[Lldb-commits] [PATCH] D99944: [LLDB] AArch64 PAC elf-core stack unwinder support
Muhammad Omair Javaid via Phabricator via lldb-commits
lldb-commits at lists.llvm.org
Tue Apr 13 08:30:16 PDT 2021
omjavaid added a comment.
In D99944#2684280 <https://reviews.llvm.org/D99944#2684280>, @jasonmolenda wrote:
> Hi Omair, sorry for the delay in looking at this. It seems like we have two overlapping patches here, @justincohen patch in https://reviews.llvm.org/D98886 and this one.
> I'm not convinced that we'll see a target where we have noncontiguous bits used for addressing (the best reason for using a mask), but Justin points out that Linux ARM's NT_ARM_PAC_MASK (gettable by ptrace PTRACE_GETREGSET) is expressed as a mask (and googling around, it looks like you can have a different mask for code pointers and data pointers, so Process would really need to store both, but it may be that for crashpad only the code mask needs to be tracked in Process).
> lldb needs to allow for users to set the number of bits used for addressing in terms of a number -- 52 in your example -- but given that Linux wants to give us a mask via the ptrace call, I think we should preserve and use that mask. Darwin's API also provide the value in terms of the number of bits used for addressing, and as a user setting I think that's the most natural way of handling it and we should allow it. But internal to Process, we should convert this to a CodeAddress mask and down in the ABI's where we support AArch v8.3 ptrauth, we use bit 55 to clear/set the non-addressing high bits.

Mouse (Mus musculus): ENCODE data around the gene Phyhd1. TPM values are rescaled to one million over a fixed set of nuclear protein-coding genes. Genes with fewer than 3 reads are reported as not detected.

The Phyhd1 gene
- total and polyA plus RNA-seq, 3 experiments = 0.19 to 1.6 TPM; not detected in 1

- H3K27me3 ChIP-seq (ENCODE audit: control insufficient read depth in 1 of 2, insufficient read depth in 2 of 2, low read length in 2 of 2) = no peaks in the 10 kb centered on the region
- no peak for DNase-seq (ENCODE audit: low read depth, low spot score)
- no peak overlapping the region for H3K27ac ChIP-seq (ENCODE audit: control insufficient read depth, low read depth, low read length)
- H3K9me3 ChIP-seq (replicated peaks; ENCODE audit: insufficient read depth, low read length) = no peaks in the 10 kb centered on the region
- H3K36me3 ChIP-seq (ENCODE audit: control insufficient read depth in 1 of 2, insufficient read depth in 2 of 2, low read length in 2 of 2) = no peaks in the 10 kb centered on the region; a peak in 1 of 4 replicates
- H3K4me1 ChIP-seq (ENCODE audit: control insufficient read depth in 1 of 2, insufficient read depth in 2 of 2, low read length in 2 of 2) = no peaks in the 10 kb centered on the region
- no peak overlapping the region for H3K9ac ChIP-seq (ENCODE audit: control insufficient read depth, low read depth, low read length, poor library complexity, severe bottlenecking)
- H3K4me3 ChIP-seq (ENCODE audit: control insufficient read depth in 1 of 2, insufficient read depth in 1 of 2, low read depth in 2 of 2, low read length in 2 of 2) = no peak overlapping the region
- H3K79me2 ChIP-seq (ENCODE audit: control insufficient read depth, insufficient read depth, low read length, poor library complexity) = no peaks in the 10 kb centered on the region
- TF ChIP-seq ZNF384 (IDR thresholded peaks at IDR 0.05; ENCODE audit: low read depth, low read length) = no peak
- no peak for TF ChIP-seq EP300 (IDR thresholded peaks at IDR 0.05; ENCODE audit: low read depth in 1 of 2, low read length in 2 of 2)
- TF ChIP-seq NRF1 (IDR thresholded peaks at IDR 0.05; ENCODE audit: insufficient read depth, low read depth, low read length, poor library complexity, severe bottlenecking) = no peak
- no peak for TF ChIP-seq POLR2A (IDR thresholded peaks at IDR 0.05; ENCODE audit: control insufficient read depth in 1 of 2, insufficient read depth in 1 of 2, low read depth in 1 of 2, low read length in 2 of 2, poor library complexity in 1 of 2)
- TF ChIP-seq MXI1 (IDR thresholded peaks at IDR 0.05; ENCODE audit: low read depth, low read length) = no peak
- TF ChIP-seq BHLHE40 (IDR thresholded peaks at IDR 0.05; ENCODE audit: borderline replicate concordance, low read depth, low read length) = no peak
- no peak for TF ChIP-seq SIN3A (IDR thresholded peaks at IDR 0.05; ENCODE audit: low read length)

> Omair, Justin, what do you think here? I don't think it's especially hard to accept this in terms of # of bits OR a mask, and we should use the more general internal rep in lldb. Another alternative would be "the mask should be converted to the # of bits in addressing and stored in Process in those terms".
> (Honestly the idea of an address mask makes me nervous all over - if the rule is "take bit 55 and set all non-addressing bits to 0 or 1 depending on that", then we're implicitly saying "the mask only masks off high bits". If it ever masked off bit 0, for instance, on a code address, then we're going to set that to 0 or 1 when we set/clear non-addressing bits? Obviously not. So it's not REALLY a mask, is it, it's just the # of bits used for addressing in another more flexible format that you can't actually flex or it all breaks. :)
Frankly I am also not too sure about keeping single mask for both code and data masks. For now Linux kernel ensures both are the same but they can differ in future. For user-space Linux apps top-byte is used for tags and bit 55 only gives us a hint on whether we mask the top byte only or also need to mask off bits (54:VA_Bits). For unwinder code mask is relevant but we would also like to use the mask for clearing top-bits off watchpoint addresses in-case of a tagged data pointer and if we have a separate data_mask we ll essentially need to store that information separately.
On linux masks are readable through code_mask and data_mask registers. We dont really need to keep this information in process as @labath pointed out but that is only fine for user-space apps. In case we intend to debug linux kernel or any bare-metal app utilizing the top byte(s) which i am not aware of any user of LLDB right now using it to debug the Linux kernel but I dont wanna introduce anything here which makes LLDB user-app specific so thats why one of the option is to send the information over gdb-remote protocol qHostInfo but that also restricts LLDB to lldb-server only.
In any case we ll need atleast one mask for sure and I dont mind @justincohen writing that patch and I ll rebase this patch on top of it once its merged.
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